Esapekka Lappi won eight stages to fly into the lead of Rally Finland, moving ahead of his Toyota team-mate Jari-Matti Latvala and holding a narrow 4.4 second lead at the end of Friday’s stages.
Latvala had started the afternoon loop with a narrow 1.6 second lead, but found himself behind Lappi after the Lankamaa stage. A blinding performance through Äänekoski-Valtra gained the rookie driver an extra 3.2 seconds in the space of only 7.4 kilometres, cementing his position at the top.
Lappi expressed disbelief in leading his home event on his first appearance in a WRC-specification car, having swept the far more experienced Latvala aside during the course of the afternoon.
“I couldn’t even imagine,” he said. “It’s really something special and difficult to understand at the moment, but we had just tried to do our best and it seems at the moment it’s enough to take the lead.”
“[It] feels so special to be leading this rally, and as I’ve been saying the whole day the spectators are amazing. You just can’t feel this anywhere else.”
Latvala was not troubled by the cars behind but had no answer for Lappi, and said he would need to make changes to his driving style in tomorrow’s stages to compensate for the extra challenge.
“Esapekka has been driving absolutely fantastic,” he said. “I have to take my hat off because of the speed he has been doing.
“I would say what is overall a little different is that we will be closer to each other with the starting positions so then we know where we are.
“Now I’ve started to realise how I have to drive in this rally,” he continued. “This stage was finally the stage where I realised that ‘OK, I’ve been doing some things a different way at some points’, so now I go down and start to drive racing lines again.”
The local drivers had conquered the podium positions on the first full day of action, as Teemu Suninen finished Friday’s stages in third place. In the early part of the afternoon he had been battling Craig Breen and Mads Østberg, but as both grappled with car issues, was able to firmly establish his position in the top three.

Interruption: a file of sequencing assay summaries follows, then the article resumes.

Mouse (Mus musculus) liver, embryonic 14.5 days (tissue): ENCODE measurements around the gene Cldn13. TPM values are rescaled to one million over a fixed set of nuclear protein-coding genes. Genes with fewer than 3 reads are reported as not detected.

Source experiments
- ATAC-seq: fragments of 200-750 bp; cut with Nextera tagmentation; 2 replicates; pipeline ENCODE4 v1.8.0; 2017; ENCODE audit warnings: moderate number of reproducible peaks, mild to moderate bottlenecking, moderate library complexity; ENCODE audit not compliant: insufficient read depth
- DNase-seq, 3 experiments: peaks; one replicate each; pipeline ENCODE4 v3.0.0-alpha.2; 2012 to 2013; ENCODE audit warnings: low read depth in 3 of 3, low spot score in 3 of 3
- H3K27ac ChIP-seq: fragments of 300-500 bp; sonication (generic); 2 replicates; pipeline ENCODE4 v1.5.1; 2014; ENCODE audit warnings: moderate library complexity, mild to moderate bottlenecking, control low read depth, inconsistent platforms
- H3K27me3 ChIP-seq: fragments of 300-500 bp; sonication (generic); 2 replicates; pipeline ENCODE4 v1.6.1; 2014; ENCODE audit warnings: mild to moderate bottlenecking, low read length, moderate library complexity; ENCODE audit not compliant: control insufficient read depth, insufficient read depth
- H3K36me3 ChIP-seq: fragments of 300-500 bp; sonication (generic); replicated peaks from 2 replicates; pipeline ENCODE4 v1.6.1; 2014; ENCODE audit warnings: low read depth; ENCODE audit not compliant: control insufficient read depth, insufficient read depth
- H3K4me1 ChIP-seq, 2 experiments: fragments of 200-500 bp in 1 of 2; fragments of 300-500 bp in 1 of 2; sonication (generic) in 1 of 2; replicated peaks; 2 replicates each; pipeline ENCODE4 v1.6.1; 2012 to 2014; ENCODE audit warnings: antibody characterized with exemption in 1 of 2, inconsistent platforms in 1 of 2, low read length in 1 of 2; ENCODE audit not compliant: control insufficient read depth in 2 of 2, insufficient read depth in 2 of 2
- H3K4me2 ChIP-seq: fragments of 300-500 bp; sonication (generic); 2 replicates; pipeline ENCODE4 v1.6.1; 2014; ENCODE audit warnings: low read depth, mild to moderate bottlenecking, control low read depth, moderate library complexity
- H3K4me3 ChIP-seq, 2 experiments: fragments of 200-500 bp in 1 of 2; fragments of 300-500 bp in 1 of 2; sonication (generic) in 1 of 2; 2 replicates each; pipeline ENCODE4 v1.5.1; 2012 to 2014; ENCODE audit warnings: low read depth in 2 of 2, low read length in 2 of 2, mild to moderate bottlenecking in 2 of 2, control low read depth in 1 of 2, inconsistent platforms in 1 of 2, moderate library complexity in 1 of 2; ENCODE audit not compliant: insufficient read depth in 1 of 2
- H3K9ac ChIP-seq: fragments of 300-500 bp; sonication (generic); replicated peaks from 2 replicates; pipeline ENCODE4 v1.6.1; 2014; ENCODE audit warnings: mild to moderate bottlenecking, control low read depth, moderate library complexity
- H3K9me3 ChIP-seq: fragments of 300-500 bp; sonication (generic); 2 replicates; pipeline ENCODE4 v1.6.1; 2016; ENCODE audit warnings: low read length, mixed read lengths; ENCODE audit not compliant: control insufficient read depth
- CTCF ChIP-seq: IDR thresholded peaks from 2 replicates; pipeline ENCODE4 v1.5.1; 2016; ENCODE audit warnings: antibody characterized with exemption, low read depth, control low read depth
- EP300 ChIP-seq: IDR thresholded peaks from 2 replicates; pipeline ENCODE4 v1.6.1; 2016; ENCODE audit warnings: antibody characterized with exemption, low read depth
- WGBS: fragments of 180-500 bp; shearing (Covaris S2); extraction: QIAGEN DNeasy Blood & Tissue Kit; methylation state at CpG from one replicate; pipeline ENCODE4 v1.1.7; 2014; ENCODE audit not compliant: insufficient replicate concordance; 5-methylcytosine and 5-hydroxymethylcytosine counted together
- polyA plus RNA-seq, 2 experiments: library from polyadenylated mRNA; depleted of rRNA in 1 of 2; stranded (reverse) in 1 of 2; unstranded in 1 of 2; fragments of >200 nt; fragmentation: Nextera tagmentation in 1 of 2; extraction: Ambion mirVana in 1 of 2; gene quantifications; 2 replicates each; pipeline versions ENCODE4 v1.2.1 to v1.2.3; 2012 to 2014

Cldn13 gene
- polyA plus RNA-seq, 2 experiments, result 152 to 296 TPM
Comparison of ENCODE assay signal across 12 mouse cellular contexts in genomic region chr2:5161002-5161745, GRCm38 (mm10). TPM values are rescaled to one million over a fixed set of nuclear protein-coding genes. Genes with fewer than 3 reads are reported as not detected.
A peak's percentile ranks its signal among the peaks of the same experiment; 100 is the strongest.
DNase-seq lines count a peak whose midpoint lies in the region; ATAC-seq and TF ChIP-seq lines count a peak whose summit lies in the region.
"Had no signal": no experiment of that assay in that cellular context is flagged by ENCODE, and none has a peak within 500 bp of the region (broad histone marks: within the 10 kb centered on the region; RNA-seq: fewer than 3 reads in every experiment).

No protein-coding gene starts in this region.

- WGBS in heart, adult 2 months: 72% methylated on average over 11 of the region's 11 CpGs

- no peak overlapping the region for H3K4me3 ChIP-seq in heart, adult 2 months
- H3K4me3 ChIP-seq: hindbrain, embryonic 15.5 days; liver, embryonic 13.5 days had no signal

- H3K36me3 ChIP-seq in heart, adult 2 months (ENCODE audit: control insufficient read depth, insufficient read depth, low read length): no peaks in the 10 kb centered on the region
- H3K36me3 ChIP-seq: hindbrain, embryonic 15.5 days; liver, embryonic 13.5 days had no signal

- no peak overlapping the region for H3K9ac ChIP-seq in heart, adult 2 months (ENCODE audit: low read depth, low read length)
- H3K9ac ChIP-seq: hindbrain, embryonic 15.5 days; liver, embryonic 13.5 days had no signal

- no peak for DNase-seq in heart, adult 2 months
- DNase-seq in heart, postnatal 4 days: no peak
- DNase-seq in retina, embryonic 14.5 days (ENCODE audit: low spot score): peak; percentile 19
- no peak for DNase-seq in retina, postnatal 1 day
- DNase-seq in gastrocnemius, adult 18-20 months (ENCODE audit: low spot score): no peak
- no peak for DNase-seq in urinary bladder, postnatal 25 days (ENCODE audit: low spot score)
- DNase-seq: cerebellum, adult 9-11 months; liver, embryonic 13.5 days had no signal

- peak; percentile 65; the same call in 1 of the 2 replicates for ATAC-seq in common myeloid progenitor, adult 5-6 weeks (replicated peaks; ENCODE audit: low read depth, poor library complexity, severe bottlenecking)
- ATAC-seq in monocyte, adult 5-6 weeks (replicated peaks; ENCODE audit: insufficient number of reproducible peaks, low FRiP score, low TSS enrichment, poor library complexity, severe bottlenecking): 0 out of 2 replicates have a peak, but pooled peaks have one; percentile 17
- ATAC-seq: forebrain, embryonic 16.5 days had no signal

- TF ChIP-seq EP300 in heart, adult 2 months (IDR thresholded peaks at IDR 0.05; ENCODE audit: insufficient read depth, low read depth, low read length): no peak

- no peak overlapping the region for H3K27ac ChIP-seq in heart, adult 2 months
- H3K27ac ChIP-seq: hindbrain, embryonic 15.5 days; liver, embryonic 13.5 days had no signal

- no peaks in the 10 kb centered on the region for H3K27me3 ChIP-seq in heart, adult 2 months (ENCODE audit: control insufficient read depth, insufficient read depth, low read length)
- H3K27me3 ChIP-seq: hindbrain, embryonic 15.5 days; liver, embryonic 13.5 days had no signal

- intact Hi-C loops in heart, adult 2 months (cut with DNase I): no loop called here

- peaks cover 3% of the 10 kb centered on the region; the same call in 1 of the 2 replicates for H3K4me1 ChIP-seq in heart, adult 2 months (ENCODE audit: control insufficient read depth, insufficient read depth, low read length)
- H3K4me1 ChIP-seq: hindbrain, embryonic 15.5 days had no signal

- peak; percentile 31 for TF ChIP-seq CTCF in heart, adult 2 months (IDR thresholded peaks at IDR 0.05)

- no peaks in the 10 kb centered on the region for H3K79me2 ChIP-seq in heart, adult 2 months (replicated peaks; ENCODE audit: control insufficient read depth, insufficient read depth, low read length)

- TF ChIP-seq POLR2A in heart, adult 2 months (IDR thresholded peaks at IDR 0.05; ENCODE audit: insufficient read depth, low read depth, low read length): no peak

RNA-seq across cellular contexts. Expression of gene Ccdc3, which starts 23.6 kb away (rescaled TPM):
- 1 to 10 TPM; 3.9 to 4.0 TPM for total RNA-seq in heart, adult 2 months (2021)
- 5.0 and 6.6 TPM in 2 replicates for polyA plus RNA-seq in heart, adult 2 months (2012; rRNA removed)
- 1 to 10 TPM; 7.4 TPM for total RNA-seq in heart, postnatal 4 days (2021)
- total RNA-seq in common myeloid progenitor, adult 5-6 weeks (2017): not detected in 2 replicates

Most of the midfield runners were forced to overcome a litany of technical issues. Breen had complained of various problems – including a poor launch at the start of Äänekoski-Valtra along with fading brakes in the prior stage – but was able to hold fourth regardless, helped by others suffering even greater time loss.
Juho Hänninen capped an excellent day for Toyota by ending fifth, despite damaging the left-rear strut from running wide in the Lankamaa stage. He took advantage of a wayward Østberg who dropped to sixth, a disappointing end to the day given he had been fighting for a podium before midday service.
“I’ve pushed stupidly much to try and get a decent time,” explained Østberg. “I’ve done what I can with the car, and I think it’s just a faulty rear [differential]. It was really bad on one stage.
“I cannot explain it, I think we must’ve done some mistakes when we did the tyres. We are running a slightly different setup to try and cope with it and it’s helping. We’re doing our best.”
Elfyn Evans is seventh but within touching distance of Østberg, while holding a reasonably comfortable gap to Thierry Neuville behind. The lead Hyundai driver failed to capitalised on the retirement of title rival Sébastien Ogier earlier in the day, struggling for pace and rarely troubling the top of the timesheets from stage to stage.
Kris Meeke was another driver to damage his car through contact, hitting a stone in Lankamaa and damaging his steering, dropping to ninth. Ott Tänak continued his recovery drive from a self-inflicted puncture this morning, passing Dani Sordo for the final points position mid-afternoon.
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